Point-of-sale laws could be a license to raid
Last week, I wrote about the progress that has been made regarding the prepaid wireless dilemma as it relates to 911 surcharge fees. Three states last year passed laws that require retailers to collect the fee at the point of sale for every prepaid cellular device that they sell. Another eight states enacted such laws this year, while four more have legislation pending. Previously, there was no mechanism to collect the fee from prepaid wireless users, because they aren’t billed for service on a monthly basis, as are post-paid customers.
That’s the good news. The bad news is that states still are raiding 911 funds and diverting them to other purposes. And of the states that are supporting POS collection of 911 surcharge fees, five of them were among those identified last year as raiders.
That strikes me as being analogous to handing the fox the keys to the henhouse. I can just imagine the expression on the face of the first public official who figured out that a POS law would generate even more money that could be raided.
Sometimes the diverted money goes into the general treasury to offset a budget deficit. Sometimes it’s used to buy much-needed gear for first responders. That doesn’t matter, according to Dane Snowden, vice president of external and state affairs for CTIA, which has been working with public safety to try to put a stop to the raids. He told attendees of the National Emergency Number Association (NENA) annual conference held in Indianapolis last week that more than $88 million was siphoned from the 911 sector last year alone.
CTIA, which lobbies on behalf of the commercial wireless carriers, believes the raiding practice cheats wireless subscribers, Snowden said.
“Citizens are paying for something that they’re not getting,” Snowden said. “We think that’s a travesty.”
Sandy Gilstaff, 911 administrator for the Pinal County (Ariz.) Sheriff’s Office, also thinks it’s a travesty. Pinal County is wedged in the south-central portion of the state, between Phoenix and Tucson. According to Gilstaff, the county is roughly the size of Connecticut, with a population of about 350,000. Its public-safety answering point handled about 125,000 emergency calls last year and has an operating budget of about $1 million.
Like most of the country, Pinal County has been affected by the severe economic recession of the past couple of years. Gilstaff’s PSAP likely will run at a budget deficit next year because of sharply declining revenues — and because the state has diverted 911 fees. According to Gilstaff, $12 million was siphoned in fiscal year 2003, $3 million in 2004 and $25 million last year. This year, another $9 million is expected to be diverted, she said, adding that even grant money was taken.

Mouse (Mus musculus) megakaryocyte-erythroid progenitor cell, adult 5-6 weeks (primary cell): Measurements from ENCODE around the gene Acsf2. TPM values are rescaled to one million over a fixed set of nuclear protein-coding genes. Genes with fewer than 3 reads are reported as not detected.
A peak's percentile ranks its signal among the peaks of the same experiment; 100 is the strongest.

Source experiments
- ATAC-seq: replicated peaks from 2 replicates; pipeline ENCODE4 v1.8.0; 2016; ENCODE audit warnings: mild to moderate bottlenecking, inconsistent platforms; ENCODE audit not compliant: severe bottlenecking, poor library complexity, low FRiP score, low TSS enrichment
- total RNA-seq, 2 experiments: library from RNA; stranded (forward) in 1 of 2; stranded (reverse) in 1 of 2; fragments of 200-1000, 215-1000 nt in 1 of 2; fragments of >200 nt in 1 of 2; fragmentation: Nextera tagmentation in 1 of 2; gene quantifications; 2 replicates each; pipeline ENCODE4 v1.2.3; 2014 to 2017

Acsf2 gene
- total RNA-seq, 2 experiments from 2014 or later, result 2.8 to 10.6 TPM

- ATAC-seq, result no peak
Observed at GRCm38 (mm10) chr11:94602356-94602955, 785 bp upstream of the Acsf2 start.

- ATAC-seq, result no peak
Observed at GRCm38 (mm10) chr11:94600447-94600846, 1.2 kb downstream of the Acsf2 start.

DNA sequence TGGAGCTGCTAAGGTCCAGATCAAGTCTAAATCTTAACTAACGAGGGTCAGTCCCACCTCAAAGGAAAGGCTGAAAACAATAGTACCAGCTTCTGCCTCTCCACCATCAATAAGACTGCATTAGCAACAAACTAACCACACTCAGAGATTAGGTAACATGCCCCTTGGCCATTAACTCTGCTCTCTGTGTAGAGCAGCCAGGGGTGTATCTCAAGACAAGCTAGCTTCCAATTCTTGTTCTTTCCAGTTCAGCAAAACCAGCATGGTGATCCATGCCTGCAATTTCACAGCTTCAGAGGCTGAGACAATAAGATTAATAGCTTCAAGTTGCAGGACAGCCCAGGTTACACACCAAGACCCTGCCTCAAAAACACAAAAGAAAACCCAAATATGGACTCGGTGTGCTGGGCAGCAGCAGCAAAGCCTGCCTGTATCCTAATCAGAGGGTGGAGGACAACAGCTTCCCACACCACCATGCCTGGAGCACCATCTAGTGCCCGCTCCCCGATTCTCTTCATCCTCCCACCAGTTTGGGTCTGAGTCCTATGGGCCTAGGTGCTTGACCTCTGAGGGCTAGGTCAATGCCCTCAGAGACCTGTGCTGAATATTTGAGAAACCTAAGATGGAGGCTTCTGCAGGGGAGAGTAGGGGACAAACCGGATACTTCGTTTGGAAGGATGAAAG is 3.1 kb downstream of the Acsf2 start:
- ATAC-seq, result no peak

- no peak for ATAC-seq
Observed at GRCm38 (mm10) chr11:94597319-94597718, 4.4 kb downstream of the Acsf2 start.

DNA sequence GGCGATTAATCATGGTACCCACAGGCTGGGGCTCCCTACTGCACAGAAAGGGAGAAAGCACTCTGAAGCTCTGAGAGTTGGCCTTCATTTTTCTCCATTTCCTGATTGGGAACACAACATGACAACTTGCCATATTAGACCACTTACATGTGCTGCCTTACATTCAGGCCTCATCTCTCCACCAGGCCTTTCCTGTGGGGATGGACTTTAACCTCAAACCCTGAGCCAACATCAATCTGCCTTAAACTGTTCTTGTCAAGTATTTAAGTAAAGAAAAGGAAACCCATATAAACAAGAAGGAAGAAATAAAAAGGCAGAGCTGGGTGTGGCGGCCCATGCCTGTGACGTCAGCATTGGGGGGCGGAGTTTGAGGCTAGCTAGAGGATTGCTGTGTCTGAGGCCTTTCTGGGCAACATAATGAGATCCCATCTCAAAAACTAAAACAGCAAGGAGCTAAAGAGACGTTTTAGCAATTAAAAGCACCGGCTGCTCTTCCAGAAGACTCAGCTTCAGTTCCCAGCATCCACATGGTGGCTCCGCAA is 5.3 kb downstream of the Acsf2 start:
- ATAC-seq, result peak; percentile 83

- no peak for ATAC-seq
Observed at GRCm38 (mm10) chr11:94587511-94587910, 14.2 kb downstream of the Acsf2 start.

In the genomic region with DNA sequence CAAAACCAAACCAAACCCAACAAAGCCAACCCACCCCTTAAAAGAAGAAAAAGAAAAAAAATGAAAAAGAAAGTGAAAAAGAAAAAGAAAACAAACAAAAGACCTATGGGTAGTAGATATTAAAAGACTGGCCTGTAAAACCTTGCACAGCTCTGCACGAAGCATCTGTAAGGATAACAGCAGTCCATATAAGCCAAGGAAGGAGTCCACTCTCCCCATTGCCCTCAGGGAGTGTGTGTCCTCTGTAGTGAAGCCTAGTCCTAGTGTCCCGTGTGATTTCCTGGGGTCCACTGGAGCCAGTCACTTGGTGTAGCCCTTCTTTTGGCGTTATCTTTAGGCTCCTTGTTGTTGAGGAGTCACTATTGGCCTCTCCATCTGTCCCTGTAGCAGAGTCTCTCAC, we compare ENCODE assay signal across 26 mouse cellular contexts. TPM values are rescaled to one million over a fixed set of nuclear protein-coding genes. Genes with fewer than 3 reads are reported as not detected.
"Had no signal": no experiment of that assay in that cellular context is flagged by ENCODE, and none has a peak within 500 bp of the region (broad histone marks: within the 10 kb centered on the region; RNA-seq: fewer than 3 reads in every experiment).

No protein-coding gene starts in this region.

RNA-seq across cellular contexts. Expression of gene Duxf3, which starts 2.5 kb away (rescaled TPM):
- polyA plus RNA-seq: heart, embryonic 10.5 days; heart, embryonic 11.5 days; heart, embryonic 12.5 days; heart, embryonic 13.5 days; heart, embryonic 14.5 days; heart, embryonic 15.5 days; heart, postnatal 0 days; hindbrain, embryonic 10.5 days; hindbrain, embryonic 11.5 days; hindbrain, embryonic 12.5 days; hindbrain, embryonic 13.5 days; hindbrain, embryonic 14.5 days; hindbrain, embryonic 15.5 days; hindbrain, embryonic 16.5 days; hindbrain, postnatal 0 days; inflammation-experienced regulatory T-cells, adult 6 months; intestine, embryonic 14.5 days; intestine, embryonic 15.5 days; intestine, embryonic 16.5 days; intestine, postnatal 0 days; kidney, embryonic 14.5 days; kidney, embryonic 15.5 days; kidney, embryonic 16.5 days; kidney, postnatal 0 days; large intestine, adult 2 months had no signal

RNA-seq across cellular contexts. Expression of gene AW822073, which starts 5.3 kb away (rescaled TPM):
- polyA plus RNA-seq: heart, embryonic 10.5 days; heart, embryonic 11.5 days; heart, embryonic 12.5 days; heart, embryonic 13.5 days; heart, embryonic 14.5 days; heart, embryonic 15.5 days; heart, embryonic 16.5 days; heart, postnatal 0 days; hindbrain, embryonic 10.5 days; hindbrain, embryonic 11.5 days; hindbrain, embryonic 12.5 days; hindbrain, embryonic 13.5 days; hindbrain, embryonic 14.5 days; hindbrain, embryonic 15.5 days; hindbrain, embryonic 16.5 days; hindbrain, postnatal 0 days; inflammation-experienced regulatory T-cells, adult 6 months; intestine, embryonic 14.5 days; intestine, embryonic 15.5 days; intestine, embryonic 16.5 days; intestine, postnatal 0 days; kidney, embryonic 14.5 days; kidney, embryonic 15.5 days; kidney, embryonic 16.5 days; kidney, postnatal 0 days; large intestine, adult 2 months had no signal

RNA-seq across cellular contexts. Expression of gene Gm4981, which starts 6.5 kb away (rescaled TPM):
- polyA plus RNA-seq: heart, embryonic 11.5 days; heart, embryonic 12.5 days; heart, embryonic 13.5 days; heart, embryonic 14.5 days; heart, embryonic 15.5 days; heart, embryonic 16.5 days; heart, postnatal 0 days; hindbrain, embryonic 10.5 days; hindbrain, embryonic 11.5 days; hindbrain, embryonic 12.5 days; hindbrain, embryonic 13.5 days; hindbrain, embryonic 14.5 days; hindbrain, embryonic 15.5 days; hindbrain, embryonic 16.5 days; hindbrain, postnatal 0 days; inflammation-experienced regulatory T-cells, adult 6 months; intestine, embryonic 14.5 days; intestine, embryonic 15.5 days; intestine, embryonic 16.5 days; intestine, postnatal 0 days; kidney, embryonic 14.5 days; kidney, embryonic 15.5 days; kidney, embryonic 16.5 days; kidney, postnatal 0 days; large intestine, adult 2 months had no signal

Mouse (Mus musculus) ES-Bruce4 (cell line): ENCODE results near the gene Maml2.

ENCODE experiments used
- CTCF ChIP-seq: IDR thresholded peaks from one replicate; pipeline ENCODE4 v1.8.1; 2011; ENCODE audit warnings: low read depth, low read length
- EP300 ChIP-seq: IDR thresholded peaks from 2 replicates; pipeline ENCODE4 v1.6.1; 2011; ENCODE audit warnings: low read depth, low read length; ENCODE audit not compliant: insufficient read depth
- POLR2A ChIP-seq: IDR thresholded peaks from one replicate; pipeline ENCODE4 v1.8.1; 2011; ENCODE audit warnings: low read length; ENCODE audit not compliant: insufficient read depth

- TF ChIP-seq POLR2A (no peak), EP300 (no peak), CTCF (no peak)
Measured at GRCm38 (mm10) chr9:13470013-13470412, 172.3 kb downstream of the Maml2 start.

Pinal County is looking at next-generation 911 and would like to expand its mapping capabilities, but the funding well is dry, Gilstaff said. She fears that the budget crisis already is having an adverse effect on the center’s operations. One could hear the despair in her voice when she said, “We can’t look at any project that has a recurring cost. We can’t even provide the basic service that every American should have. Citizens and 911 dispatchers both suffer when the funding isn’t there.”
Both Snowden and Gilstaff are correct — this is a travesty. But what can be done about it? Congress made a completely ineffective attempt at stopping the raiding a couple of years ago by enacting legislation that made any state that diverts 911 funds to other purposes ineligible to receive federal grant money for PSAP upgrades. It was no deterrent at all. That’s because Congress in 2004 authorized $1.25 billion over a five-year period for such upgrades, but only appropriated about $44 million. While every state received grant money, the amount each received was a pittance — especially when compared to the millions some were able to grab by raiding the 911 funds. This is a little like trying to get a teenager to toe the line by threatening to take away the family car that’s sitting on blocks in the garage.
I spoke with another panelist, Laurie Flaherty — program analyst for the National Highway Traffic Safety Administration’s Office of Emergency Medical Services — after the session. Flaherty, previously co-manager of the Department of Transportation’s NG-911 Project, passed along a notion that was floated recently by a National Conference of State Legislatures policy specialist. Apparently, several states have laws that designate police, fire and EMS as essential government services, which means that their funding can’t be raided. According to Flaherty, she was told that such designations can be found in some state constitutions. So, the notion goes, designating 911 services in the same manner could be a way to stop the piracy.
Philosophically and logically, this seems to make a lot of sense. Who could argue that 911 services aren’t essential? On the other hand, what would possess any state that has been raiding 911 funds to enact such legislation? That would be like handing a child a tube of adhesive and then asking him to voluntarily glue the lid to the cookie jar shut.
So it’s probably going to take some sort of federal intervention to stop state legislatures from cheating the 911 sector. According to Flaherty, a good place to start would be for Congress to fulfill the promise it made six years ago.
“It certainly would be helpful if the money was found to appropriate this program fully,” Flaherty said. “It would provide, whether you call it a carrot or a stick, [a deterrent].”
In the meantime, perhaps Congress could consider a sanction that actually would cause raiding states some pain, such as making them ineligible for highway or school funding. I’d be willing to bet that would stop the practice.
What do you think? Tell us in the comment box below.